See you at the Ontario Manifest!

That’s Ontario, California

I’ve been invited to speak at the banquet at Ontario Manifest – the 2017 annual convention for the Pacific Southwest Region of the NMRA. This looks like a lot of fun, and I’m thrilled to take part.

I like California – a lot. I’ve been a couple of times, including for hobby-related events – and there’s a lot of spectacular railway modelling taking place in the state. The people are a ton of fun, too. I’m looking forward to spending a couple of days with them.

For the Saturday night banquet, I’ll be offering up some thoughts about where the hobby is going, where we’ll find the next generation of serious hobbyists, and what we can do to foster them. As the Ontario Manifest website explains…

Ontario Manifest - Banquet PPT

For many of us, the hobby is more than a way to kill time. It’s a lifelong journey of friendships and learning. We love this hobby ‐ and many of us wonder how we can encourage more people to join us as railway modeling enthusiasts. In particular, we wonder how we’re going to reach younger people. Based on experience in his professional life as a corporate speech writer, Trevor has garnered some insights into the demographic known as The Millennials. He’ll share thoughts on how we connect with a cohort that has never known a world in which the Internet did not exist, and who many dismiss ‐ wrongly ‐ as being “more interested in playing games on their phones than in building things”. Trevor will also offer some suggestions about how we make our hobby relevant to more people ‐ especially these Millennials ‐ at a time when few people encounter real trains on a daily basis.

That’s a tall order! But I spoke on this topic at the Niagara Frontier Region NMRA convention in Ottawa, Canada just over a year ago, and had a lot of interesting feedback from those who attended. I’m looking forward to sharing my thoughts in California.

Since I’m making the trip for the banquet anyway, I’ve also offered to speak about my layout – but recognizing that an S scale Canadian branch line will be of little interest to many at the convention, I’m using the layout as a jumping off point to talk about working in a minority scale. Again, from the Ontario Manifest website…

Ontario Manifest - Port Rowan Clinic PTT

Trevor Marshall is a prototype modeler, and he’s working in S scale. In this clinic, he’ll share the opportunities and challenges of modeling a specific prototype in a minority scale-using his layout as an example. Trevor will cover why he ended up in a less popular scale and how that influenced his decision when choosing a prototype. He’ll offer suggestions for others to research and ponder to determine whether a niche scale is a viable one in which to work. Anybody who has ever considered switching scales or who is interested in working in a second scale can benefit from this clinic.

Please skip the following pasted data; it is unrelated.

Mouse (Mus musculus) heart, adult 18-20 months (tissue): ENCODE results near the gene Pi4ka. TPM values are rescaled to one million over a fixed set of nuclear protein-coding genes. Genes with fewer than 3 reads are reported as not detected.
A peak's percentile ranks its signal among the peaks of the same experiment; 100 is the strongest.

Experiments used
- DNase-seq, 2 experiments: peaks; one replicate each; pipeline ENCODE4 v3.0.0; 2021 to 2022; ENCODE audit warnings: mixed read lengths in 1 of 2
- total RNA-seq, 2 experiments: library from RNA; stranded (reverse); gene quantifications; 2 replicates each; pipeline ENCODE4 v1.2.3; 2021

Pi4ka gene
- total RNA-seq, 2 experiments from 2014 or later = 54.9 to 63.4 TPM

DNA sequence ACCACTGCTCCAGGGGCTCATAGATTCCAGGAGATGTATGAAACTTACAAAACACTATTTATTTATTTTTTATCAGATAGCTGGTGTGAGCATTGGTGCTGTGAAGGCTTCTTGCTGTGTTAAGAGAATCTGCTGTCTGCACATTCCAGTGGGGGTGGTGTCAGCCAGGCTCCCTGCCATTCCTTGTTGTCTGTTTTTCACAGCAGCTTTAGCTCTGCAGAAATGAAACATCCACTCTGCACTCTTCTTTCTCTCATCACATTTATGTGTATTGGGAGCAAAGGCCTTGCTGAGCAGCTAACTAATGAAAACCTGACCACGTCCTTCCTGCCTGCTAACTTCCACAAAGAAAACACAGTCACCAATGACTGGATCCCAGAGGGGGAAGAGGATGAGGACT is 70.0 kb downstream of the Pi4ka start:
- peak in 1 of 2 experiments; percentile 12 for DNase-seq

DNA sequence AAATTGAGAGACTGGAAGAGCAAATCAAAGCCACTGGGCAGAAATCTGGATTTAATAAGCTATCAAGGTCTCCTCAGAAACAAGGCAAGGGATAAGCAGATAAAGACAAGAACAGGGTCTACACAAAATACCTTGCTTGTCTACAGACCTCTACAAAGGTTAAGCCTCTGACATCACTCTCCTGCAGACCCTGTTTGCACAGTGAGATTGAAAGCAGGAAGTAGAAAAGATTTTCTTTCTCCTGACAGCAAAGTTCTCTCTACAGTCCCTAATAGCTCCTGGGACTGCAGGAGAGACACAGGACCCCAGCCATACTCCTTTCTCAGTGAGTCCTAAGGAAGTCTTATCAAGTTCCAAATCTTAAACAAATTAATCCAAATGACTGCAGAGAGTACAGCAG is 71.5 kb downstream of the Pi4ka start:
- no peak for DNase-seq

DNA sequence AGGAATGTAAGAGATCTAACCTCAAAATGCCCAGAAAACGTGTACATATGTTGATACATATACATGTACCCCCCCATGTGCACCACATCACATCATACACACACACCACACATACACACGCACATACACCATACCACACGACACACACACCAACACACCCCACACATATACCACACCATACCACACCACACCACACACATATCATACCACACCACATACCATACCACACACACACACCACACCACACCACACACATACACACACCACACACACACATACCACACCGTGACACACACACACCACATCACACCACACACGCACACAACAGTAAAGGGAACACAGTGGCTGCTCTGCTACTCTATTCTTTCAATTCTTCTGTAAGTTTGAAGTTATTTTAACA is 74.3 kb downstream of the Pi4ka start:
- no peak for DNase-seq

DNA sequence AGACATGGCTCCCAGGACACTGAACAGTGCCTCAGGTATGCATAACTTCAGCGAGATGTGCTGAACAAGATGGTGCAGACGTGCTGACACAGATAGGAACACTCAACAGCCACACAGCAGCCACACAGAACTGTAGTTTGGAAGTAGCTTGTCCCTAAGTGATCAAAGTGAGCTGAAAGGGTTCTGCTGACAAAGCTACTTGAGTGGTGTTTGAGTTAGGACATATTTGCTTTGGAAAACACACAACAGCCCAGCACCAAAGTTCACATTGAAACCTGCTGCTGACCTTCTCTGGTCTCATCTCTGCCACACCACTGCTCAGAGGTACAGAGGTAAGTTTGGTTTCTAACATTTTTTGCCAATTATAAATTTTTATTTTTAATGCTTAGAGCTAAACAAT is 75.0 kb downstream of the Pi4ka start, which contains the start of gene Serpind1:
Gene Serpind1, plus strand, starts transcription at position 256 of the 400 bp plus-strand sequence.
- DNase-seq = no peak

I look forward to discussing S scale with convention-goers. I wonder if I’ll be the only one working in 1:64?

Ontario Manifest has a great line-up of activities planned – including a visit to the Orange Empire Railway Museum. Those who know me know that I’m a big fan of Interurbans – including the Pacific Electric and Sacramento Northern. So I’m excited to have the opportunity to visit the museum, because they have a lot of preserved Interurban equipment – from those two lines, and others. That’s my Sunday planned…

Ontario Manifest runs September 13-16 in Ontario, California. Check out the convention website for details – and I hope to see some of you there!

10 thoughts on “See you at the Ontario Manifest!

    • Yes – if you get a chance, go! There is so much great railway modelling going on in California. I was blown away by the La Mesa club in San Diego. And I was equally impressed by the many great layouts in the SF Bay Area.
      One of the things I find most interesting about the Bay Area layouts is that, because the houses rarely have basements, the garage is the preferred spot for a layout. And garages are a fairly standard size: a two-car garage is roughly 20×24 feet. So, most of the Bay Area layouts I’ve seen were essentially built in the same space. The result is something like a layout design contest: Here’s your space, now design a layout. And in that space, the variety of scales, gauges, eras, themes, locations, benchwork arrangements is wonderfully creative.
      Also, the space is not large. 20×24 is 480 square feet – about the same size as the room my Port Rowan layout occupies (although my room is longer and narrower). The fact that space is limited – at least, in comparison to the monster-basement layouts found elsewhere in North America – has forced the designers/builders to be more creative, or more focussed, or both. There are a ton of lessons to be learned from visiting a dozen layouts all built in essentially the same California Basement…

  1. I am glad to see that you are speaking on this very important topic.
    I am not a member of the NMRA so I missed your talk in Ottawa last year.
    Any chance that you would do some form of post-game recap to give the rest of us ideas about engaging the next generation?
    I recognize that there are no silver bullet solutions but we must arrange for some form of succession or all of our hard work will be for naught.
    Thanks again for speaking on this topic.

  2. At when you’re at the Orange County museum be sure to check out the Perris depot – the scenic highlight on one of your favorite Achievable Layout designs. (Perhaps a nice tie in to the local area would be to show the S scale mod you did of Andy’s design as part of your S scale clinic?)

  3. Trevor,
    You may find some S-scalers there, as you’ll be close to Colorado narrow gauge country, and I believe there are quite a few S-scale Colorado NG modellers in the California area.

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